This is only one level. I do plan to have at least one more level and a digital version with moveable parts in a pack on my TpT store, but I wanted to share THIS free English and Spanish version in hopes it helps you build a lesson that fits well in your teaching context.

HERE is a link to the English and Spanish PDF

Happy Teaching!


Find me on Instagram (@SraKSpanish) and Follow my TpT store as I build more resources!

Following Simple Directions – “Do you want to build a snowman. . .?”

I am starting to think about coming back from the break… I know, I know. It creates a little anxiety. What I am feeling this year is that I need to be a little easier on my students AND myself. So, in doing some healthy self-reflection, I have realized what that looks like for me, personally.

Going easy on my students AND myself is remembering that not every activity, every practice has to be catchy and new and fancy. Maybe, just maybe, we need a little bit of the good old days…

In that spirit, I created THIS activity in English AND Spanish. It is part of a bigger pack of a “Following Simple Directions” group of activities. The first part of the series, this Snowman activity, is already up on my TpT store in Beginner, Intermediate AND Advanced versions. Follow the blog to get updates about the rest of the series of activities.

You can find the PDF version in the paragraph above this in the link.

In the product on TpT, there will be another level up to make it more challenging and focused on using commands for upper levels, but I hope this might be an easy, short activity to get everyone all back in the groove when we all have that hard return to classes.

Hope this is, at least, a fun thing to keep in your back pocket for a simple activity that can be printed or put up on your digital classroom.

Follow this blog for more great, free resources! Find me on Instagram (@SraKSpanish) and Follow my TpT store as I build more resources!

Easy Winter Poster Project and Gallery Walk (Cultural Comparisons)

Whether you are trying to plan these last few days before winter break or you are trying to find something to plan for the first few days you get back, this may be an easy option!

First, you will have to decide if your students can work in small groups or with a partner, or if that is too much for them this time of year. Personally, my students are at that point where trying to keep them quiet is worse for me than just finding an activity they can do together.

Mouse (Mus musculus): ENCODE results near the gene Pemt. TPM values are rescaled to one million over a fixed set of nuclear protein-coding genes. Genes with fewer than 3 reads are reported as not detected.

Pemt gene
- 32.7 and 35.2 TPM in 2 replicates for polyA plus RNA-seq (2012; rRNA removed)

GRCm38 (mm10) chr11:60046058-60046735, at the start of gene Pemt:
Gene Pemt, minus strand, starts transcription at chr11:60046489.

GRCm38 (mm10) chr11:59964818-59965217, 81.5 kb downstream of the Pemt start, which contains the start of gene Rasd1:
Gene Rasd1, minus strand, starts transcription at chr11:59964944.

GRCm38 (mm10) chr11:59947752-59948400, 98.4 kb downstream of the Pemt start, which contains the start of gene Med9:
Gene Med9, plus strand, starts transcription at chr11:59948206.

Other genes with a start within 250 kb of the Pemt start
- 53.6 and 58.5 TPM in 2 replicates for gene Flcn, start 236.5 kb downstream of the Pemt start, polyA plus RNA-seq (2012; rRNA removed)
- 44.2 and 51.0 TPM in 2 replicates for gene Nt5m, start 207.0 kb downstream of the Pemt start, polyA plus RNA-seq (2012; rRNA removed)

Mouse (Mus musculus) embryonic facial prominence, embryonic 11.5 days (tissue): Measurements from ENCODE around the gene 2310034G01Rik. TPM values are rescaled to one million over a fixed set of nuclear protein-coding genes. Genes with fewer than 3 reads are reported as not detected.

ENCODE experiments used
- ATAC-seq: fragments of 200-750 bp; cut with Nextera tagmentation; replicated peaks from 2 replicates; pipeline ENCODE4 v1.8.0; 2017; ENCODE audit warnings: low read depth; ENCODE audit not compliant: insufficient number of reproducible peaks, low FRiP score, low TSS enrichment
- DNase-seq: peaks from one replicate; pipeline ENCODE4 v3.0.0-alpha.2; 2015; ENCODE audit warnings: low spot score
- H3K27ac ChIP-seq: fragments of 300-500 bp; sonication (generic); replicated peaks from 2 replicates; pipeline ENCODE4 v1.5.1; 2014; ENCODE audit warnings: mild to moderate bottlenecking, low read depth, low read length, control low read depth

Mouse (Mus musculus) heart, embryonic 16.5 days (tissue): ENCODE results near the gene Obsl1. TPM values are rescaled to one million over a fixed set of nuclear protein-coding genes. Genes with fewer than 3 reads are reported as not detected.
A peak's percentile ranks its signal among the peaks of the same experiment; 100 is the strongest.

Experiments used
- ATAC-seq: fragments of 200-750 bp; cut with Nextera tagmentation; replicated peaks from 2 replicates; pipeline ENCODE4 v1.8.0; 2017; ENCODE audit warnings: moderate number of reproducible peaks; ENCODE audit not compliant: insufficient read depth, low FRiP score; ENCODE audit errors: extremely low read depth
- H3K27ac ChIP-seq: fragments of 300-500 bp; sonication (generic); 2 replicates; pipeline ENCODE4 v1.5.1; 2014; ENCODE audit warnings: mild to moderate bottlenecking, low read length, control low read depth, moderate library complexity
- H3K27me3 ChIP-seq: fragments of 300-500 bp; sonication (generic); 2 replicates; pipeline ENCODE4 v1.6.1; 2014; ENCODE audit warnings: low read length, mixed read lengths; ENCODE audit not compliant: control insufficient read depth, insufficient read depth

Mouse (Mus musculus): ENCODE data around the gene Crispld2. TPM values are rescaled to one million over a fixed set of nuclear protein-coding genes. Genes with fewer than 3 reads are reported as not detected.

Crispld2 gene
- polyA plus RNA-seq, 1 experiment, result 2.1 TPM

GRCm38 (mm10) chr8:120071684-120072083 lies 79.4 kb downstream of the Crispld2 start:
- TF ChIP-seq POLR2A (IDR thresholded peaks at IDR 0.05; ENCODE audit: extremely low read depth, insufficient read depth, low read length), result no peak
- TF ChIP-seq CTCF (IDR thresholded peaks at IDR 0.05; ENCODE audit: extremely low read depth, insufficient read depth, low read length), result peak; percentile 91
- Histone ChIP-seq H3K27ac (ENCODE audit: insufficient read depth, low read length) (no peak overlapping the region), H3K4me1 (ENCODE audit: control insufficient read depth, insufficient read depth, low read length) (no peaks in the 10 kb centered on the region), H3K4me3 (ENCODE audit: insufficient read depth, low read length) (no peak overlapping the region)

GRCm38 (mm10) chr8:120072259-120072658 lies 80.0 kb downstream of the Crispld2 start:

Next, you will need to find enough pieces of poster board, butcher paper, or chart paper so that each group can have one.

Then, give them the instructions:

(This is one I have used in emergency situations for a few years)

You can find them HERE in English and Spanish. (If you see a typo or mistake, please email me at senorakspanish@gmail.com) so I can get it fixed!

Then, make sure you give them a time limit for research. Some students could spend DAYS on the computer getting distracted. I have found that if I give them a very structured schedule of WHEN I expect each part to be done (also known as “chunking the assignment”), then I keep order a lot better during this cultural exploration. For my classes, I only give one day for research if they are working with a partner and one and a half class periods if working alone.

Next, I give them a piece of manila construction paper (smaller pieces of butcher paper or even copy paper would do too). On this, I make them sketch out where they will be putting each piece of information. I remind them to leave room for the title to be the biggest thing at the top or in the middle of the poster. We talk about how the graph and Venn Diagram will take up more space than other things AND that decorations make any poster more appealing.